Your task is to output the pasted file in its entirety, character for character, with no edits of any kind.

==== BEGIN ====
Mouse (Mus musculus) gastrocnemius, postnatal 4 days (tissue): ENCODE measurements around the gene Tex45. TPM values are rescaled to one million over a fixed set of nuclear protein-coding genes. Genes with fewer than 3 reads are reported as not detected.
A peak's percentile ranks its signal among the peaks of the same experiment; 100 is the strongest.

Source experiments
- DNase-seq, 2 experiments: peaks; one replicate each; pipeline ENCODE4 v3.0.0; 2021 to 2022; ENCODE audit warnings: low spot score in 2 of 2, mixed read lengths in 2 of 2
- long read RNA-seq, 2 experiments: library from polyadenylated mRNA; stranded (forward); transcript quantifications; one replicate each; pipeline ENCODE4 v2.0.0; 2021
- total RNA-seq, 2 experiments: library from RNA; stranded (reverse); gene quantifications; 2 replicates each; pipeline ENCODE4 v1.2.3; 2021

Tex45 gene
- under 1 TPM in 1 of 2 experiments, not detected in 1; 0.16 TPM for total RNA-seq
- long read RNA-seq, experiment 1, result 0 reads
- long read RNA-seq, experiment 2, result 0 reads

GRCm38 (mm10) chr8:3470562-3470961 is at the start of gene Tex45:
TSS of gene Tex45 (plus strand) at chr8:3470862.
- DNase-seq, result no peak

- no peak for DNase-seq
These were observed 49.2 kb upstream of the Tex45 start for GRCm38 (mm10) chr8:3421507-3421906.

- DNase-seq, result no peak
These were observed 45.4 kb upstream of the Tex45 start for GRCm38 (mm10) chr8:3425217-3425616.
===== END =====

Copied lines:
Mouse (Mus musculus) gastrocnemius, postnatal 4 days (tissue): ENCODE measurements around the gene Tex45. TPM values are rescaled to one million over a fixed set of nuclear protein-coding genes. Genes with fewer than 3 reads are reported as not detected.
A peak's percentile ranks its signal among the peaks of the same experiment; 100 is the strongest.

Source experiments
- DNase-seq, 2 experiments: peaks; one replicate each; pipeline ENCODE4 v3.0.0; 2021 to 2022; ENCODE audit warnings: low spot score in 2 of 2, mixed read lengths in 2 of 2
- long read RNA-seq, 2 experiments: library from polyadenylated mRNA; stranded (forward); transcript quantifications; one replicate each; pipeline ENCODE4 v2.0.0; 2021
- total RNA-seq, 2 experiments: library from RNA; stranded (reverse); gene quantifications; 2 replicates each; pipeline ENCODE4 v1.2.3; 2021

Tex45 gene
- under 1 TPM in 1 of 2 experiments, not detected in 1; 0.16 TPM for total RNA-seq
- long read RNA-seq, experiment 1, result 0 reads
- long read RNA-seq, experiment 2, result 0 reads

GRCm38 (mm10) chr8:3470562-3470961 is at the start of gene Tex45:
TSS of gene Tex45 (plus strand) at chr8:3470862.
- DNase-seq, result no peak

- no peak for DNase-seq
These were observed 49.2 kb upstream of the Tex45 start for GRCm38 (mm10) chr8:3421507-3421906.

- DNase-seq, result no peak
These were observed 45.4 kb upstream of the Tex45 start for GRCm38 (mm10) chr8:3425217-3425616.